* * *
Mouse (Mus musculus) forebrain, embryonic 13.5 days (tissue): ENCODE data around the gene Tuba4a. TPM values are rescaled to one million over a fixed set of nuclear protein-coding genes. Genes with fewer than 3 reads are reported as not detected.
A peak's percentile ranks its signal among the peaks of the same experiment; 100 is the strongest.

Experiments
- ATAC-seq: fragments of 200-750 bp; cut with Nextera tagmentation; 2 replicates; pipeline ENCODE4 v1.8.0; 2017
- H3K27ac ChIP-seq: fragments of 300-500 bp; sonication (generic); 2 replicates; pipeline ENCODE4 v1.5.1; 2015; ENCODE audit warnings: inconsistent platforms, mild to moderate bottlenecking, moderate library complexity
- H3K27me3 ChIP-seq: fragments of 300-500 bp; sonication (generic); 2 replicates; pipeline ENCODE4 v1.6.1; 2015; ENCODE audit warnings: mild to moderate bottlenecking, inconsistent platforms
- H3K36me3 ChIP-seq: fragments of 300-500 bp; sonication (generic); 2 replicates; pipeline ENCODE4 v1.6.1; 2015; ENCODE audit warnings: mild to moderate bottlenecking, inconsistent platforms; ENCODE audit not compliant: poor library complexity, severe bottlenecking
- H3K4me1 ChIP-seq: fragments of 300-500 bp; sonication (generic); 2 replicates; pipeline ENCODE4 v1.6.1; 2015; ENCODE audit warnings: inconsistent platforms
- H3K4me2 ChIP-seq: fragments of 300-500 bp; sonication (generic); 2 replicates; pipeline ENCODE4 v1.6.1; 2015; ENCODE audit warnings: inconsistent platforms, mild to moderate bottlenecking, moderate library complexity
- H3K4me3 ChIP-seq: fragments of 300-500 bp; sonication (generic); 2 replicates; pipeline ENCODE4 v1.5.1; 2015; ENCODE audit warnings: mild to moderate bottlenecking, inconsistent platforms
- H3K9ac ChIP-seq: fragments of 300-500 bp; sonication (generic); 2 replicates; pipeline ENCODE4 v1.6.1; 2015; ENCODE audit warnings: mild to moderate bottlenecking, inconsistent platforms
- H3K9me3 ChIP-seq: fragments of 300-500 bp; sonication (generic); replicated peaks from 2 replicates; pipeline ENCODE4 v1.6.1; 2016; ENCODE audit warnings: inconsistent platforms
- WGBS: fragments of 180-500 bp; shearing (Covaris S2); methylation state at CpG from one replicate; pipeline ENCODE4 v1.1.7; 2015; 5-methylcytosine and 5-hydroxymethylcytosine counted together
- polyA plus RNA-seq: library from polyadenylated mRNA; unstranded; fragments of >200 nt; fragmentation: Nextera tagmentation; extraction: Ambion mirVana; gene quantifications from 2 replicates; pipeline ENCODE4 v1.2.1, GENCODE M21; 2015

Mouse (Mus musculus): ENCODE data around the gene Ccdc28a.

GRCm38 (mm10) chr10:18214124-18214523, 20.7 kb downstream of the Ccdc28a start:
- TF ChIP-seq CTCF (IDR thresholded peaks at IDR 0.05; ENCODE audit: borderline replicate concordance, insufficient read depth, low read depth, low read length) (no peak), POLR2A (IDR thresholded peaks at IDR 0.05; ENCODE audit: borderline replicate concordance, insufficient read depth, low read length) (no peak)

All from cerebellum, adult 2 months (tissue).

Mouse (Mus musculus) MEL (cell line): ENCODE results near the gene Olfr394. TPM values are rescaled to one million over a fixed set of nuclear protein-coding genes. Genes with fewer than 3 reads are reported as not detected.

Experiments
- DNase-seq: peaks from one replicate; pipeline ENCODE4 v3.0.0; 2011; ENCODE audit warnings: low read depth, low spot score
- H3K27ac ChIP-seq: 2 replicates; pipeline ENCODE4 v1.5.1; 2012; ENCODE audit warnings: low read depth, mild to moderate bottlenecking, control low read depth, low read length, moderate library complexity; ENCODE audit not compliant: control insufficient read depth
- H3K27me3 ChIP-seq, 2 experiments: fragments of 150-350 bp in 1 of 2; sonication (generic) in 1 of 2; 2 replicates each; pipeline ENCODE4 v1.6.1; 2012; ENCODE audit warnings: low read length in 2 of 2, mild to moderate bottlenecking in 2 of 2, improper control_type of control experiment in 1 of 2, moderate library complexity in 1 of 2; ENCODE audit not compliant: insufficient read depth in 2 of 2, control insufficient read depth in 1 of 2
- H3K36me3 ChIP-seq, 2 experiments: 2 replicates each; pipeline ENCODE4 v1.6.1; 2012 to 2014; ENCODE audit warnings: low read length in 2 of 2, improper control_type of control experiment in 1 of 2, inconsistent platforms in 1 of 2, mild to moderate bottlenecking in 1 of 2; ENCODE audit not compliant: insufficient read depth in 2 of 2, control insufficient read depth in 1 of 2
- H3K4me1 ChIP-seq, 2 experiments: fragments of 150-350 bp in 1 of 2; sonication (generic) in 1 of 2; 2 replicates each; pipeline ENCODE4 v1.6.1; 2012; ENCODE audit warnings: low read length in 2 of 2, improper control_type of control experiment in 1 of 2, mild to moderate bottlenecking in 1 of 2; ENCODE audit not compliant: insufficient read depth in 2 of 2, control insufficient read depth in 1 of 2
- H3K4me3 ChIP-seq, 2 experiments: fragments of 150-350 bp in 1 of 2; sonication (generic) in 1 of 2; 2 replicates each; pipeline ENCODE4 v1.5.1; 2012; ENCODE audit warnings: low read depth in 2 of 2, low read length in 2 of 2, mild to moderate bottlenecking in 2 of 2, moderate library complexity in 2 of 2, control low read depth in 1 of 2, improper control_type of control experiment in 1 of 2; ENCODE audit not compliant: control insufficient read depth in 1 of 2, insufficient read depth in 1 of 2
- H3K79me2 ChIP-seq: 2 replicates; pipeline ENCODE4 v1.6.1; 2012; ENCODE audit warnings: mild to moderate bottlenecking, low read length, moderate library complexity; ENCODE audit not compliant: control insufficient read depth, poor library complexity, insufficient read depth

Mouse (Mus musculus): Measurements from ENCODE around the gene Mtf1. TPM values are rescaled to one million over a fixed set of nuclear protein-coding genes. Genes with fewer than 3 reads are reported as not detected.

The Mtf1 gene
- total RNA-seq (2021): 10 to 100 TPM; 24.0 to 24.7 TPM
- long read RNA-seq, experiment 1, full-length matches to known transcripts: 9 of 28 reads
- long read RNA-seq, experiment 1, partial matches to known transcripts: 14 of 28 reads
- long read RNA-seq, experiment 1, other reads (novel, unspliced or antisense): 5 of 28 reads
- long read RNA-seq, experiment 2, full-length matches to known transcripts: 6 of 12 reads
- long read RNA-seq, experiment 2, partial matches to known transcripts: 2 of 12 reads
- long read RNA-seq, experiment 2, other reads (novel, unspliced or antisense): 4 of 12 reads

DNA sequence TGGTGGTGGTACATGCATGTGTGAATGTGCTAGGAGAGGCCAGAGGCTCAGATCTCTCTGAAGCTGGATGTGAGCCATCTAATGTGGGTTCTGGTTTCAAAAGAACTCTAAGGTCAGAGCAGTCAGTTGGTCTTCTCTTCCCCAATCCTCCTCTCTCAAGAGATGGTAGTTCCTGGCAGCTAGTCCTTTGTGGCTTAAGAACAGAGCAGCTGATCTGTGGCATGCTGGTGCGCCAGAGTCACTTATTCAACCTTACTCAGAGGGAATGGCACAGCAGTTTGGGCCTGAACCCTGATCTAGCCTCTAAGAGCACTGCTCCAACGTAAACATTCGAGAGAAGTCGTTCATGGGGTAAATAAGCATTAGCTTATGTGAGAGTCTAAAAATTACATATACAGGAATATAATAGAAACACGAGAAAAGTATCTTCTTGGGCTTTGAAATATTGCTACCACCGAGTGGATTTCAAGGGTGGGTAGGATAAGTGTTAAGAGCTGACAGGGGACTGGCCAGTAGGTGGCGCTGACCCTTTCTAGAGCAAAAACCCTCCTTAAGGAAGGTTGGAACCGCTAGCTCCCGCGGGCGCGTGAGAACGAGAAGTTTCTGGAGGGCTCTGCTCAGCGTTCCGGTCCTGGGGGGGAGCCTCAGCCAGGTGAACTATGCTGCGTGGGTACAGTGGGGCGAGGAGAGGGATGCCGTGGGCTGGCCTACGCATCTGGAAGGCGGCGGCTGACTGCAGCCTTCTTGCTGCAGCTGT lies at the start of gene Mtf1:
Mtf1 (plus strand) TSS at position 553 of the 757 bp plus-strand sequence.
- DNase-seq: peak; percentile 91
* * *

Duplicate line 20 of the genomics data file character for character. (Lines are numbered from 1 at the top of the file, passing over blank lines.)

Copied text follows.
Experiments